Nov 2009
    Location
    Estonia
    Posts
    631
    Thanks
    209
    Thanked 168 Times in 91 Posts
    Follows
    0
    Following
    0
    Well thanks for responding , was curious what people thought of this subject (and less about Matthew Mcconaughey).

    Reply With Quote Reply With Quote  

  29. #27
    Join Date
    May 2003
    Location
    Hudson River valley, NY
    Posts
    16,212
    Thanks
    4,879
    Thanked 16,670 Times in 5,020 Posts
    Follows
    0
    Following
    0
    is this the thread you were referring to?: http://conceptart.org/forums/showthr...ncept-amp-More

    The anatomy crits seem perfectly valid to me.


    Tristan Elwell
    **Finished Work Thread **Process Thread **Edges Tutorial

    Crash Course for Artists, Illustrators, and Cartoonists, NYC, the 2013 Edition!

    "Work is more fun than fun."
    -John Cale

    "Art is supposed to punch you in the brain, and it's supposed to stay punched."
    -Marc Maron
    Reply With Quote Reply With Quote  

  30. The Following 2 Users Say Thank You to Elwell For This Useful Post:


  31. #28
    Join Date
    Jun 2007
    Posts
    2,202
    Thanks
    1,192
    Thanked 1,232 Times in 793 Posts
    Follows
    0
    Following
    0
    I agree and disagree. On the one hand, yes people come in all shapes and sizes, and I think it's kind of silly to draw everyone to same 'ideal' proportions. Some people are short, and I don't mind if the person I happen to draw appears a little shorter than the 'ideal'. But, on the other hand, sometimes the proportions are so off it distracts the audience from enjoying an otherwise well done piece. In that case, you have to ask yourself whether the non-standard proportions are important enough to keep (ie is it part of the concept or are you just too lazy to change it?).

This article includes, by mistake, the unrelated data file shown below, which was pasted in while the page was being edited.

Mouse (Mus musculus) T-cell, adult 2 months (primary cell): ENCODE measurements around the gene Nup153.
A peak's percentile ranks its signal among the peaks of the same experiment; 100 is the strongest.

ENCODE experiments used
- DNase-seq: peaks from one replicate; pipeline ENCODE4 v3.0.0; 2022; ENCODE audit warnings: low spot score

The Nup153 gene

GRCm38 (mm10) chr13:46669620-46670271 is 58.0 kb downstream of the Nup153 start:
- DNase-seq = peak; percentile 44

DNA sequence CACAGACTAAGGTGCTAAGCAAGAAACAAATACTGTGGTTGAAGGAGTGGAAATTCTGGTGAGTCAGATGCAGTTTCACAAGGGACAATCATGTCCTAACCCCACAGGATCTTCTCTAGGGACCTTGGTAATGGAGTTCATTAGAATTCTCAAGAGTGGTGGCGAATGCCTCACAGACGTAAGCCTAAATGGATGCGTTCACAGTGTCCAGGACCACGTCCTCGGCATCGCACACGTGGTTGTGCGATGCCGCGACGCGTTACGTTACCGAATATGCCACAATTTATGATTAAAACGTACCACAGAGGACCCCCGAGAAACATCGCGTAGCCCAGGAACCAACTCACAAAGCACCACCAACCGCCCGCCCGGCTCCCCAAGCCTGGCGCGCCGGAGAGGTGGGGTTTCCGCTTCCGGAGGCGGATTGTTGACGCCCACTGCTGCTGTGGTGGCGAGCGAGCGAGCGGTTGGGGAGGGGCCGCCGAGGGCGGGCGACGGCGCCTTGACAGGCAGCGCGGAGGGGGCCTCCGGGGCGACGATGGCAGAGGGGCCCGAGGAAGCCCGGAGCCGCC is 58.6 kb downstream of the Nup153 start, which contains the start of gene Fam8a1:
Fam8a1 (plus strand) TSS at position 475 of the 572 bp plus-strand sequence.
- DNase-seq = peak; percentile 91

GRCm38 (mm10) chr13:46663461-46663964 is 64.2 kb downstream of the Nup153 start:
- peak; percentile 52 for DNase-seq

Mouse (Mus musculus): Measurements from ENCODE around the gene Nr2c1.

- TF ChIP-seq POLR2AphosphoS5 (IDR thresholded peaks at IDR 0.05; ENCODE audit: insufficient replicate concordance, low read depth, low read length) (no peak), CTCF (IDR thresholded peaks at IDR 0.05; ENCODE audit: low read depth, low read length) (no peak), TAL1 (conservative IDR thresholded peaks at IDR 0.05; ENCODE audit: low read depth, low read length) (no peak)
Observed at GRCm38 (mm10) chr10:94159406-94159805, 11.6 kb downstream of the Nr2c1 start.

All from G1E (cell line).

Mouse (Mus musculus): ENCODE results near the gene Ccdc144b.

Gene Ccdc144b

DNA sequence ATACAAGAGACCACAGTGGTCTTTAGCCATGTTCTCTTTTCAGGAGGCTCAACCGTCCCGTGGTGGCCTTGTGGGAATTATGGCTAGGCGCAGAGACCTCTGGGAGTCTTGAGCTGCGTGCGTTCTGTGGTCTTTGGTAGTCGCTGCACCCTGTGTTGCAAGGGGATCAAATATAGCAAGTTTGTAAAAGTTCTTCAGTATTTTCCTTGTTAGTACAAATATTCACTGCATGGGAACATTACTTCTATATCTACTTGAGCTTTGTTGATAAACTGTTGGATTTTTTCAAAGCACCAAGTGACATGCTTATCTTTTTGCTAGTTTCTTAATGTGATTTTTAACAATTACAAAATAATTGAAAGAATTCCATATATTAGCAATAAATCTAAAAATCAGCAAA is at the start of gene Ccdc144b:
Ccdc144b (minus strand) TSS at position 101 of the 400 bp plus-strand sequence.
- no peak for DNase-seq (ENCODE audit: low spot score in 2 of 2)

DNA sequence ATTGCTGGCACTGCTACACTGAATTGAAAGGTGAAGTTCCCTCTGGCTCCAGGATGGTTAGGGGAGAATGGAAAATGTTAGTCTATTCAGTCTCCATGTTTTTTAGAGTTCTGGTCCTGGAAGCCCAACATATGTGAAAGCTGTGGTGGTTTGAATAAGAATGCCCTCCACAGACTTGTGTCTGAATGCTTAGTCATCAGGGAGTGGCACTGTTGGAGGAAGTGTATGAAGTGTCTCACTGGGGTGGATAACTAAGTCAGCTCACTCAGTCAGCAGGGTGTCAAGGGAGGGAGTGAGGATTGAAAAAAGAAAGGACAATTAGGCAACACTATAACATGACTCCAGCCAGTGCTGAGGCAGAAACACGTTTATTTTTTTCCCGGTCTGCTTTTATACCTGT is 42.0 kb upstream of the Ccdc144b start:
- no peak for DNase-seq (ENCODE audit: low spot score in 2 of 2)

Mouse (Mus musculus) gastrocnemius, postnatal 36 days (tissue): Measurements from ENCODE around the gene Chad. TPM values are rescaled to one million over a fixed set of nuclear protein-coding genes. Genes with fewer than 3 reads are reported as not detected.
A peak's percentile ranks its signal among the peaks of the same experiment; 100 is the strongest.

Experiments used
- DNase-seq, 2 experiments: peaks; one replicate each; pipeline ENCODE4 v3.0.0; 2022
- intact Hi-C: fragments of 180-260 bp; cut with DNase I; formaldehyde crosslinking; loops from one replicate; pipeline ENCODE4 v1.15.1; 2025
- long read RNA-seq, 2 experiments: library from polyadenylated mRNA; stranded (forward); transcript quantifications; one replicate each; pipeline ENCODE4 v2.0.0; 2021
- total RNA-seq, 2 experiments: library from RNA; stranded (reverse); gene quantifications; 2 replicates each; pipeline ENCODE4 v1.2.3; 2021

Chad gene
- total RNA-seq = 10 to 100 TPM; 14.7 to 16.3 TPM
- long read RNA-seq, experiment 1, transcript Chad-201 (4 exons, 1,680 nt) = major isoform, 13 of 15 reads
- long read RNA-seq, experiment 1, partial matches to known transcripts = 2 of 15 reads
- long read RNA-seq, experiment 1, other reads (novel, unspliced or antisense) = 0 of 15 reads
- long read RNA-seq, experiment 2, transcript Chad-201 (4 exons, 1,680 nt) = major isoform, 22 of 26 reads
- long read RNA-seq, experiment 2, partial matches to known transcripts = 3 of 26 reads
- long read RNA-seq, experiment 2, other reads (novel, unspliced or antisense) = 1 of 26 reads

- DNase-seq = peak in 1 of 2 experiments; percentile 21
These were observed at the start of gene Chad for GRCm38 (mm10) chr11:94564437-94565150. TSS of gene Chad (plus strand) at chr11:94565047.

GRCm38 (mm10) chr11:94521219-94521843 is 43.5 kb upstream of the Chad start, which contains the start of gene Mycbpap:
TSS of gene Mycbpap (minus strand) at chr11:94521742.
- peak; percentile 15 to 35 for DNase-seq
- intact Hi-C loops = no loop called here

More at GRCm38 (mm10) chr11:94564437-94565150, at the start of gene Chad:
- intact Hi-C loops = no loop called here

Quote Originally Posted by Star Eater View Post
    It's like when you notice Shannen Doherty has one eye higher
    than the other...after you see it. You'll always see it:

    http://alexplorer.net/humor/shannen/doherty.html
    That reminds me, is it just me or are Bradley Cooper's eyes on a slant?

    Critiquing on Anatomy/Proportions?
    (click here for larger version of this image)

    Reply With Quote Reply With Quote  

  32. #29
    Join Date
    Oct 2010
    Location